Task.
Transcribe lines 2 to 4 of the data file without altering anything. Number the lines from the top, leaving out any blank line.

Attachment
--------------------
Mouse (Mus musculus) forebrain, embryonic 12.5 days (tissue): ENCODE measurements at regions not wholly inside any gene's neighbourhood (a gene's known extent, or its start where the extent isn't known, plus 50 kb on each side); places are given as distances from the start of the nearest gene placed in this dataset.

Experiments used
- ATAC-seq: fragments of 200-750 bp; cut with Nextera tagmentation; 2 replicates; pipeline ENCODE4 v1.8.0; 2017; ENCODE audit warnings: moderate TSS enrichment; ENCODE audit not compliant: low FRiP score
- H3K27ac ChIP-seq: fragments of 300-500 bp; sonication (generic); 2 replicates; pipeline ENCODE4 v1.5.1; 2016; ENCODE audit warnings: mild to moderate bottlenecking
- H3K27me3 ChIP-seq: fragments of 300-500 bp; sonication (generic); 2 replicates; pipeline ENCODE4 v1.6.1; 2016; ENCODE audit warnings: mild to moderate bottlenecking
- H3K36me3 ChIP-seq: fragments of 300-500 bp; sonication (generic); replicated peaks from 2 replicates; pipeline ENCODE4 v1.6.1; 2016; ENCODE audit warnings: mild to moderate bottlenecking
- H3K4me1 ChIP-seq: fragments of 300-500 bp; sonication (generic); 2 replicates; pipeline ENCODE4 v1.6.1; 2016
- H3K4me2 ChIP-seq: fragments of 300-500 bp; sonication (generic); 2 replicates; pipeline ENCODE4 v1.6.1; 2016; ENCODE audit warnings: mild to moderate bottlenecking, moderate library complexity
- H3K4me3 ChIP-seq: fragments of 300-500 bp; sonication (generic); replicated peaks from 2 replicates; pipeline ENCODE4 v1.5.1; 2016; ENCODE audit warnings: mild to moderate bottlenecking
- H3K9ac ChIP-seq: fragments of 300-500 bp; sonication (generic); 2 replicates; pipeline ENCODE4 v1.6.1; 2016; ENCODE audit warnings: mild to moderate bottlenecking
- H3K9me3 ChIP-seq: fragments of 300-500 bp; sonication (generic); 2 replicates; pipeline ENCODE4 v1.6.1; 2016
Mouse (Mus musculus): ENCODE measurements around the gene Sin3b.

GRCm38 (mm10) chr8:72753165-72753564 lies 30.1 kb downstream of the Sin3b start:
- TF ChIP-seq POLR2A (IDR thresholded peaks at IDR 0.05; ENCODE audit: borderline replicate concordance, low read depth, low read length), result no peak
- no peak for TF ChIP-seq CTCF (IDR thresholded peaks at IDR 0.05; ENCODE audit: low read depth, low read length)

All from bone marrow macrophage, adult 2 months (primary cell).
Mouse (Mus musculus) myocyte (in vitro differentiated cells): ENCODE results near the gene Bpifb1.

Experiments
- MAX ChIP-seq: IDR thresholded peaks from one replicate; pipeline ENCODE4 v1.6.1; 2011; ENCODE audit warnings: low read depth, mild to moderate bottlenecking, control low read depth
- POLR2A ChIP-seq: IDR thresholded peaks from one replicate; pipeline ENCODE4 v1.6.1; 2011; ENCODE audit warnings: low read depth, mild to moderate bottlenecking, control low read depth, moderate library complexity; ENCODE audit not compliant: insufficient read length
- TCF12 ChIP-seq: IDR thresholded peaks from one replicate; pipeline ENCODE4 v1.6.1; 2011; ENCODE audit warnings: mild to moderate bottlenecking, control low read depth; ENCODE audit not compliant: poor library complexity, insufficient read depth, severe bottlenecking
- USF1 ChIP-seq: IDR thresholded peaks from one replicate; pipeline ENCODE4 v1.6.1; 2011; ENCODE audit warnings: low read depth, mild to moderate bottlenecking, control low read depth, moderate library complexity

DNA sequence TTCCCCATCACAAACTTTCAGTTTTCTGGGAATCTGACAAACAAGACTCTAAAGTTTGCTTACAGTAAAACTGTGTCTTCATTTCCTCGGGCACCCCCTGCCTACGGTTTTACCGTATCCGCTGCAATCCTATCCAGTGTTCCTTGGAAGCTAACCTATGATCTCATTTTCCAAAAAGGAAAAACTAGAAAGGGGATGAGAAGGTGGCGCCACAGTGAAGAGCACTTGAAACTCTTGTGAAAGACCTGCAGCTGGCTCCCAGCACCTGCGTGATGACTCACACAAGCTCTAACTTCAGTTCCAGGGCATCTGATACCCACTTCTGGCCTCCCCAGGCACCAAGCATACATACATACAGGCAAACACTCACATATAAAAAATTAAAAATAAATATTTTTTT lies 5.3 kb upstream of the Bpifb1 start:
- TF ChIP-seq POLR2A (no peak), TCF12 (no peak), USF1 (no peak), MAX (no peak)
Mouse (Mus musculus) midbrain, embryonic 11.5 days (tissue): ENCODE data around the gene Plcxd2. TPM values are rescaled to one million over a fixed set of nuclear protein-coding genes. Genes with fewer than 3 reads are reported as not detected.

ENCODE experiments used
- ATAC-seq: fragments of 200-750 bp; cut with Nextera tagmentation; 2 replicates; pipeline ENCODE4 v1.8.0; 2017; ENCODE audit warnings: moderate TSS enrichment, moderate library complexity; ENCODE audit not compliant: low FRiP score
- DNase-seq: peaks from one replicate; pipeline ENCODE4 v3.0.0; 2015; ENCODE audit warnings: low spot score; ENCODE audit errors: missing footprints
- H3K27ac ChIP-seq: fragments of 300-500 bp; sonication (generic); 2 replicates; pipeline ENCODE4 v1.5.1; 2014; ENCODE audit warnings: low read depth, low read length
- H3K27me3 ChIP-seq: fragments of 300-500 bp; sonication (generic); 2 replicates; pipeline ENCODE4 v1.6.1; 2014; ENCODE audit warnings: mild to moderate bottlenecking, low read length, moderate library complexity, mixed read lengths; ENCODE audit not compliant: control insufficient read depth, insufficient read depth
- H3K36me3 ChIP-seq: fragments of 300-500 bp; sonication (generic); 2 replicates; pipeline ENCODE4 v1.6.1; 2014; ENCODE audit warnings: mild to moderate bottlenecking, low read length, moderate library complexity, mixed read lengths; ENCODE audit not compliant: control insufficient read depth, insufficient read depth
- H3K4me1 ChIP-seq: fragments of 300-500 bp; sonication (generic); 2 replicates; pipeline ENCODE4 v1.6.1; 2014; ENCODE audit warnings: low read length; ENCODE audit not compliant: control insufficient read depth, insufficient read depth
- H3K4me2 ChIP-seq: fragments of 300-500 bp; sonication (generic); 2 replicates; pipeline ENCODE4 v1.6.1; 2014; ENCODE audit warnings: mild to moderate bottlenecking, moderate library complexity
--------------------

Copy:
Experiments used
- ATAC-seq: fragments of 200-750 bp; cut with Nextera tagmentation; 2 replicates; pipeline ENCODE4 v1.8.0; 2017; ENCODE audit warnings: moderate TSS enrichment; ENCODE audit not compliant: low FRiP score
- H3K27ac ChIP-seq: fragments of 300-500 bp; sonication (generic); 2 replicates; pipeline ENCODE4 v1.5.1; 2016; ENCODE audit warnings: mild to moderate bottlenecking